Other than these obvious tasty benefits, why should we turn our hand to this foraging game?
- Foraging gets you outside and the great outdoors is free therapy for everyone, the science geeks studying what it takes for us to be happier can’t rate a good walk highly enough.
- Eating straight from the hedgerow forces you to explore and venture out of your usual eating boundaries, it excites the taste buds and heightens your senses. It is out of sensations like this that we find happiness and a sense of well-being, even just for a moment.
- Foraging is an education, a survival skill even and we should all look to learn something new every day.
- A simple foraging manual or even an identification app on your phone could make a walk that little more interesting if you just dare to venture into a park or wild space.
- It may seem like a tiny thing but it reduces your carbon footprint, maybe even your food budget if you get hooked and good at it.
- Foraging is a very ‘in the moment’ exercise, it forces you to stop and look at nature and appreciate its value.
These benefits really are just the tip of the iceberg and I haven’t even brought the children into the equation yet.
And for the children:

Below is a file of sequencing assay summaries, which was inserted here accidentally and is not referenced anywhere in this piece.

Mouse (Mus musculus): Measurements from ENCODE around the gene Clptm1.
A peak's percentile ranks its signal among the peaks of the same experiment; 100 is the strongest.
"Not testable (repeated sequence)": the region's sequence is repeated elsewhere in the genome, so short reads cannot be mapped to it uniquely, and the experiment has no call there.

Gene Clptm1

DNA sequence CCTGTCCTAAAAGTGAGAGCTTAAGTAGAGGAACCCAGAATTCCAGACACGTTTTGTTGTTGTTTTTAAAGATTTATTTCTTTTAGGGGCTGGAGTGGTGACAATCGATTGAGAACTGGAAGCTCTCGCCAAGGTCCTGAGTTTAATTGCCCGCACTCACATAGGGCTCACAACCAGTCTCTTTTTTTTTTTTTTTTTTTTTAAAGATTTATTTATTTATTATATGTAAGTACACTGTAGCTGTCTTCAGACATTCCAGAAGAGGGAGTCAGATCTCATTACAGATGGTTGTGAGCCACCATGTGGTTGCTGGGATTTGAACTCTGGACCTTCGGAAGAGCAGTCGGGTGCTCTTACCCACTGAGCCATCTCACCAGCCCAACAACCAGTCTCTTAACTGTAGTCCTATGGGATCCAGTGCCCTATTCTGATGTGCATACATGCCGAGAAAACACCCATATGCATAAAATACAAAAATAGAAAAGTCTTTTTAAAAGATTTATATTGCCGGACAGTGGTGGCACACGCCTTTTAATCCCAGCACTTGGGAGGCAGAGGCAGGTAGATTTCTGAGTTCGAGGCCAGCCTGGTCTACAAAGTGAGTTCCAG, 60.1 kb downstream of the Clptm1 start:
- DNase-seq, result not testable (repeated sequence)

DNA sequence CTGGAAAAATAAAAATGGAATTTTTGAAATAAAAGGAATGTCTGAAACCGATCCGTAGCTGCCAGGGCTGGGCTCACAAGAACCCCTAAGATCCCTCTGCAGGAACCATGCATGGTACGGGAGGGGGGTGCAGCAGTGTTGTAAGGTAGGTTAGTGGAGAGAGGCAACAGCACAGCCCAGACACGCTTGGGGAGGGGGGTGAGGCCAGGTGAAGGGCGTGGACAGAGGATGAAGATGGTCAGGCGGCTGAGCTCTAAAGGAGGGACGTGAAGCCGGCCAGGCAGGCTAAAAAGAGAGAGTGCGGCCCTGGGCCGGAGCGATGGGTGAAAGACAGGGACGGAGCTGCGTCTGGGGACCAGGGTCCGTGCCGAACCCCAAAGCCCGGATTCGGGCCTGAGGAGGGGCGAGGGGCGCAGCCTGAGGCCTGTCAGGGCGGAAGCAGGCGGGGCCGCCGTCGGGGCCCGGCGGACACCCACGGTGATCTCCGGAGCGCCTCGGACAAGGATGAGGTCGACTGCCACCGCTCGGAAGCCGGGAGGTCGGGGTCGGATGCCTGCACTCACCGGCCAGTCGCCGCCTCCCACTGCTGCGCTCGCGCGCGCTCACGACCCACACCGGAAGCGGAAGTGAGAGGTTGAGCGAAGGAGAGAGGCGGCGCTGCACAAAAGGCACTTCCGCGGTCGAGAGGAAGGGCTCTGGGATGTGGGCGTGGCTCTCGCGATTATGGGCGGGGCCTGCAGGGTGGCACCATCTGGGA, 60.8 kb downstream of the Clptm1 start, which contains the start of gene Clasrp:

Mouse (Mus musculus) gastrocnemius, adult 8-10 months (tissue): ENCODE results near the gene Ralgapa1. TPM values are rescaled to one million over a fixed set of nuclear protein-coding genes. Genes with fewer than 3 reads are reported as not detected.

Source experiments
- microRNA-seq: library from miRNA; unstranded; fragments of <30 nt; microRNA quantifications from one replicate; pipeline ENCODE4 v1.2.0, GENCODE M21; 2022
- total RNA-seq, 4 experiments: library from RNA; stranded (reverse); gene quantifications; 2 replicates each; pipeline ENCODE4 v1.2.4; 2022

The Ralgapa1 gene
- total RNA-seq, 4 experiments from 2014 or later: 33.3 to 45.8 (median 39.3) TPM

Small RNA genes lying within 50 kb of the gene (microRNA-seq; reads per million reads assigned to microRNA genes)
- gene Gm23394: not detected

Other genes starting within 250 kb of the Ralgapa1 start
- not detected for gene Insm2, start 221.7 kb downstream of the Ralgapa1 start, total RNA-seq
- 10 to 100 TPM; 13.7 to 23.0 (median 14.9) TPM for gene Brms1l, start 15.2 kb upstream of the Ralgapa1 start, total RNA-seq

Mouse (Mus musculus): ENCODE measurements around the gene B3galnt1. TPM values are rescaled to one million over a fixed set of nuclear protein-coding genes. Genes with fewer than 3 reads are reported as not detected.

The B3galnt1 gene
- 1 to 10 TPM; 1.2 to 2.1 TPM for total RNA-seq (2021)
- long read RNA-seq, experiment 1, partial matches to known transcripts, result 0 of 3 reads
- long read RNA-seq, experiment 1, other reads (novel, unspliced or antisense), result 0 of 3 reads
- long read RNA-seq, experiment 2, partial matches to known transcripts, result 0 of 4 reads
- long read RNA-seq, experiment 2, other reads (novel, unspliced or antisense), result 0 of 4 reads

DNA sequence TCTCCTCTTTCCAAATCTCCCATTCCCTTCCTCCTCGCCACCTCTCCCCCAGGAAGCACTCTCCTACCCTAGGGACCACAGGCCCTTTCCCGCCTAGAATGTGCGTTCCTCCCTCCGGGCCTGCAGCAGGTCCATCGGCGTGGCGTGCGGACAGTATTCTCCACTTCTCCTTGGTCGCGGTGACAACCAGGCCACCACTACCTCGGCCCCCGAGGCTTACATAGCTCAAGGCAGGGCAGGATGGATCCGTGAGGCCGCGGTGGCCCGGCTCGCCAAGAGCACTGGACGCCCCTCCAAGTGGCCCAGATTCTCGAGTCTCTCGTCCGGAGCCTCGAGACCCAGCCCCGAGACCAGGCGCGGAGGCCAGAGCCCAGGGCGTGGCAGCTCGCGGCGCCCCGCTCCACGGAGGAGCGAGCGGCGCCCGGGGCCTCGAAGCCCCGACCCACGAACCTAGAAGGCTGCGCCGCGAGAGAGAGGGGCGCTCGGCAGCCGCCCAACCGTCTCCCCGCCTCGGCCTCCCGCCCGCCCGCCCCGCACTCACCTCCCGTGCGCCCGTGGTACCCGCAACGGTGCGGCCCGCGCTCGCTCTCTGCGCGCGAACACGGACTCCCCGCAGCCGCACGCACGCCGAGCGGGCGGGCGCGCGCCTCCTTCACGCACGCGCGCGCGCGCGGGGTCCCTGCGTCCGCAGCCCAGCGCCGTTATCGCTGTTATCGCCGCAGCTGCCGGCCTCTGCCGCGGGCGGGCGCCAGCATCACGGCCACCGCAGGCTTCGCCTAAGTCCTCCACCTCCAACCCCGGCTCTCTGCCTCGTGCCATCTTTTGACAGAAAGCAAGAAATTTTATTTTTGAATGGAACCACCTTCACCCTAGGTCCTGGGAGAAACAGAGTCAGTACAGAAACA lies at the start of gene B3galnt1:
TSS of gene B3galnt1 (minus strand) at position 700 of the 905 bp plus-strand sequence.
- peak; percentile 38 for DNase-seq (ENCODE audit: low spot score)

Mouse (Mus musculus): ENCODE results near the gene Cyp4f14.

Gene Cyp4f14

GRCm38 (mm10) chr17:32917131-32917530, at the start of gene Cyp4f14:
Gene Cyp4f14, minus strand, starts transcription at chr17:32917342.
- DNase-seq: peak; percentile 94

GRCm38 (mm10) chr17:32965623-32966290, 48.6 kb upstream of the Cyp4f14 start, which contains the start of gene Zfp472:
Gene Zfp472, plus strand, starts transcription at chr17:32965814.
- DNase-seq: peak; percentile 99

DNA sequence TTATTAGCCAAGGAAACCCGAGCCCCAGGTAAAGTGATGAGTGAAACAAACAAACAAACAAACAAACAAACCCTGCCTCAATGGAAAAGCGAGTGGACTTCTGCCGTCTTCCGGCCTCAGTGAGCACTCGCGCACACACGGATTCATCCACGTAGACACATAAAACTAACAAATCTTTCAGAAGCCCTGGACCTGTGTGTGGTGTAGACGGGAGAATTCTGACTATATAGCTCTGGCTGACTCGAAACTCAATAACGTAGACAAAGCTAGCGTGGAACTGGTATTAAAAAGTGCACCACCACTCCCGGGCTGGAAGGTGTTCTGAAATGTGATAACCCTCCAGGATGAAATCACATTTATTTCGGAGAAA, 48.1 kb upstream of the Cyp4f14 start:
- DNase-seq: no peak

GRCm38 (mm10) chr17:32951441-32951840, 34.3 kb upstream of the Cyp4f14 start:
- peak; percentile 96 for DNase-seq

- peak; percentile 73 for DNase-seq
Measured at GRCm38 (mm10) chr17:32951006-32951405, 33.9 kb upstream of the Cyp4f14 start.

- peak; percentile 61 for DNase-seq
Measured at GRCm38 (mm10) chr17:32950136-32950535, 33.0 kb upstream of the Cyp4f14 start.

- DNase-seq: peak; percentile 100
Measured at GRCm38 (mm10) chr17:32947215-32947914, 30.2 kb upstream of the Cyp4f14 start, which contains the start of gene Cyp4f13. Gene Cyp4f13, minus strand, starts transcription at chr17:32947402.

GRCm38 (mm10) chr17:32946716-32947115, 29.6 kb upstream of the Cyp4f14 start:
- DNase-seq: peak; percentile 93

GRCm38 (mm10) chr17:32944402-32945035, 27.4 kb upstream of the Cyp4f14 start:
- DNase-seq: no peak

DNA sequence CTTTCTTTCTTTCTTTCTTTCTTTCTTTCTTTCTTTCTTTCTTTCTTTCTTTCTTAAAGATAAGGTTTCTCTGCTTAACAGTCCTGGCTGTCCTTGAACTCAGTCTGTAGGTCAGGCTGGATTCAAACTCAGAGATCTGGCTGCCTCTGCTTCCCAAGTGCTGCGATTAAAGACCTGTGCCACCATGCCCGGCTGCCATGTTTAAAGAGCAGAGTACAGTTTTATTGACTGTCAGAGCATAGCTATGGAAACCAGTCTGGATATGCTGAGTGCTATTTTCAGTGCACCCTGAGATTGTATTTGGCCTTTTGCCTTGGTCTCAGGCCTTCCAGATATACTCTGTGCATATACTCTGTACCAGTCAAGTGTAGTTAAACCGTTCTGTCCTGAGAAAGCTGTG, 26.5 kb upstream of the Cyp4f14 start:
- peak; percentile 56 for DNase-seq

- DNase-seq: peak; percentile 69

I can hear you now, children + foraging = potential for disaster but please don’t be put off, foraging with children is a wonderful experience and provided you heed some obvious rules (as set out in the guide link provided earlier) you, and they, will love it, I promise. So, in contrast with why foraging is beneficial to us, why is it good to involve our children? First and foremost, and as with most of my challenges, they get to spend time with you. You are strengthening that parent child bond whilst helping them to build a unique connection between themselves and their environment, experiencing the seasons first hand and understanding them better. It’s empowering learning how to safely identify and be able to provide sustenance for yourself using only the wild plants around you. Even better than that, edible wild food tastes new and amazing and is very nutritious. Given the choice I think children love to be outside, exploring, pushing their boundaries in terms of wading deeper, climbing higher and being allowed to use their ‘outside voice’ unheeded. Spending time outdoors with your children, giving them the tools to learn something new and exciting like foraging is time very well spent. Enable them, guide them every step of the way, ask them if they are 100% sure about what they are picking, talk to them about sensible picking spots and potential pollution, observe the environment, is it safe? is there plenty for others to pick and enough left for the animals to eat? Then ask them, what else could we do with this fruit besides stuffing our bellies here and now? My children and I did this last week, we picked blackberries, fought off the mosquitoes with our best kungfu moves and treated nettle stings with dock leaves, (because mummy came ill prepared – oops!), before getting back in the car to discuss what to do with our boxes of blackberries.